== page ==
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FOREX-Dollar takes a beating after Summers withdraws from Fed race
September 16, 2013 / 3:35 AM / 4 years ago

FOREX-Dollar takes a beating after Summers withdraws from Fed race

* Dollar hits 3-1/2 week lows vs currency basket

* Summers drops from race to be next Fed chief

* Fed Sept 17-18 meeting still main focus

By Masayuki Kitano and Ian Chua

SINGAPORE/SYDNEY, Sept 16 - The U.S. dollar fell to a near four-week low against a basket of major currencies on Monday as investors bet the Federal Reserve will keep monetary policy loose for longer after Lawrence Summers pulled out from the race to be the next Fed chief.

Summers is perceived by markets as relatively hawkish and his decision could leave Janet Yellen, a well known policy dove, as front runner for the top job. President Barrack Obama has accepted Summers’ withdrawal.

The dollar fell 0.4 percent against a basket of major currencies to 81.104. Earlier on Monday, the dollar index touched lows not seen since Aug. 21.

“It had been perceived that if Summers had come into the Fed, he’d have been more likely to remove U.S. policy accommodation quicker,” said Sam Tuck, currency strategist at ANZ in Auckland.

“Now that he’s withdrawn his name there’s speculation that policy accommodation withdrawal will take longer.”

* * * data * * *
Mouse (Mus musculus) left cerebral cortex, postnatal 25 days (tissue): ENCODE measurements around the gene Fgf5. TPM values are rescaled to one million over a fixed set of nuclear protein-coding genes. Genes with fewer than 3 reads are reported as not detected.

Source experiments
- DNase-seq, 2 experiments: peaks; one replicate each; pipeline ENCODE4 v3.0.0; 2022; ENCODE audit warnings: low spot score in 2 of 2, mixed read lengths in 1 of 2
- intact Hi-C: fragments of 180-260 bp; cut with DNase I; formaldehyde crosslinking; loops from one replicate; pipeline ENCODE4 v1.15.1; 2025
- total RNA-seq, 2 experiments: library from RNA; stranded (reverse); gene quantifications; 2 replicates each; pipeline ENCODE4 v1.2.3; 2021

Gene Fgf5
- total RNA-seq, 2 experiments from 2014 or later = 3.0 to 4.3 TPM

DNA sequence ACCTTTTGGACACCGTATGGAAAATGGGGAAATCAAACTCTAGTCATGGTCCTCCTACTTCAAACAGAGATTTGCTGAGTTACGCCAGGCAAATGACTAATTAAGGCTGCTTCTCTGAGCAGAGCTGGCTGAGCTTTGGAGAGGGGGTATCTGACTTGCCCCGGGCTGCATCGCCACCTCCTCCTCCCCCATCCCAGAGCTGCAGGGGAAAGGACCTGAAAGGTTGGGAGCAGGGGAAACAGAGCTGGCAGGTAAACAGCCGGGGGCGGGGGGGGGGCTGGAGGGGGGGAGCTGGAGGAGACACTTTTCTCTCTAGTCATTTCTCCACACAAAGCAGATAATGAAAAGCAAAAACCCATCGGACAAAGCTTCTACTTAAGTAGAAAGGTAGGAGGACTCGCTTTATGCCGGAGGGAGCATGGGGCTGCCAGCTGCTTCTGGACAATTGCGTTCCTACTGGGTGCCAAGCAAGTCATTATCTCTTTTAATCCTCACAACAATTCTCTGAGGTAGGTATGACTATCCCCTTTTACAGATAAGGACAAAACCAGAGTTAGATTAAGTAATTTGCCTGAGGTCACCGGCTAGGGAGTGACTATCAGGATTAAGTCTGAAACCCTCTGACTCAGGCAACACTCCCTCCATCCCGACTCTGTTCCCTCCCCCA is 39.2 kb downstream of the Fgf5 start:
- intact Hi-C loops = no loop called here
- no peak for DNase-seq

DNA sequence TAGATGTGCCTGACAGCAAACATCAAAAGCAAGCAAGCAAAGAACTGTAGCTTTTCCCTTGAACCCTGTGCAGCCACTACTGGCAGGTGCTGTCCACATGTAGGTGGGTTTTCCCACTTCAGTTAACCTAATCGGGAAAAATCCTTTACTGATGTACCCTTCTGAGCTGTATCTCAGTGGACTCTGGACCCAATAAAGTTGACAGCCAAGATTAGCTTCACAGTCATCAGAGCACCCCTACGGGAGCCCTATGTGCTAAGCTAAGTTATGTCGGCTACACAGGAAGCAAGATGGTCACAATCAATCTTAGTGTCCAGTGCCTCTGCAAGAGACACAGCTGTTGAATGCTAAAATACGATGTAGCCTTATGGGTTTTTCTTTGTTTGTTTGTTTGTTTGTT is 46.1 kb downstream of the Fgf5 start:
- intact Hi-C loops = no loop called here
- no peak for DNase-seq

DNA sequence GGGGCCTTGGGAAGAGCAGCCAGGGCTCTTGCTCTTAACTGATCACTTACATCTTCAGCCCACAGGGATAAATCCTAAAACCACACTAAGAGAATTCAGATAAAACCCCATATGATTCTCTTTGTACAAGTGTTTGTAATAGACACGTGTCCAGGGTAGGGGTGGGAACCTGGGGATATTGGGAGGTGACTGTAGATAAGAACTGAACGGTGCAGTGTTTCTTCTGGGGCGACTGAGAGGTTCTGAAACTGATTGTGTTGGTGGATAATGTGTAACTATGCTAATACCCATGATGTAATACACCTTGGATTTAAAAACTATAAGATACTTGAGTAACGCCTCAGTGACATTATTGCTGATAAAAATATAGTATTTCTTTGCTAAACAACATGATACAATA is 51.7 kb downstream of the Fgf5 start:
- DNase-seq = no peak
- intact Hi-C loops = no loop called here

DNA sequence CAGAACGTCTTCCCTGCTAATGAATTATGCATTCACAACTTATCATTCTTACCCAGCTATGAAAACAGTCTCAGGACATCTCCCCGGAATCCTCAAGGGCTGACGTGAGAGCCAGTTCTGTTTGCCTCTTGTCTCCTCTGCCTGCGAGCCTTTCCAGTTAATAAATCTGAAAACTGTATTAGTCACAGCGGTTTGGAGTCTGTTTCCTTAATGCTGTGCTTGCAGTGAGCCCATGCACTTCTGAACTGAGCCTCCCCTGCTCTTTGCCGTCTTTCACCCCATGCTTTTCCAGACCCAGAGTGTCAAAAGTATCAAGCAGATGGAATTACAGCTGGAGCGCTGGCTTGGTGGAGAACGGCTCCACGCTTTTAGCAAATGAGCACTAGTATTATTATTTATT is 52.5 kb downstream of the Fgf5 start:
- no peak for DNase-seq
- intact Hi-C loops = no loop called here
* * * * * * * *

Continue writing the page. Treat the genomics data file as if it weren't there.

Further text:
The euro jumped to a 2-1/2 week high around $1.3383, from $1.3300. It was last at $1.3364, up 0.5 percent on the day.

Against the yen, the greenback initially slid to a two-week low of 98.45, falling nearly one yen from late New York on Friday. The dollar later clawed back to 98.88 yen, still down 0.5 percent on the day.

The dollar was already under pressure as markets positioned for the Fed to scale back its massive $85 billion monthly bond-buying stimulus by a modest $10 billion later this week, following the Sept. 17-18 meeting.

“The expectation, and hope, is for a dovish outcome,” said Satoshi Okagawa, senior global markets analyst for Sumitomo Mitsui Banking Corporation in Singapore. Risky assets could take a hit if the Fed were to taper its stimulus by a larger than expected amount, such as by $20 billion or more, Okagawa added.

The dollar also lost ground against commodity currencies such as the Australian and New Zealand dollars.

The Aussie set a three-month high of $0.9370, while the kiwi jumped to $0.8234, reaching highs not seen since mid-May.

The Aussie dollar’s rise stalled near resistance at $0.9374 , its 100-day moving average. After paring some of its gains, the Aussie stood at $0.9333, up 0.9 percent from late U.S. trade on Friday.

The New Zealand dollar was up 0.7 percent on the day at $0.8193.

The news of Summers’ withdrawal broke earlier in the Asian session, when market liquidity was very thin. Japanese markets are closed on Monday for a public holiday.

“It’ll be crucial to see how the market plays out from here. I’d presume we stabilise for a little while,” said Greg Gibbs, senior strategist at RBS in Singapore.

“But I wouldn’t discount the significance of the news, it’d certainly filter through into stronger currencies in the region and we may even see Europe push the dollar down even further.”

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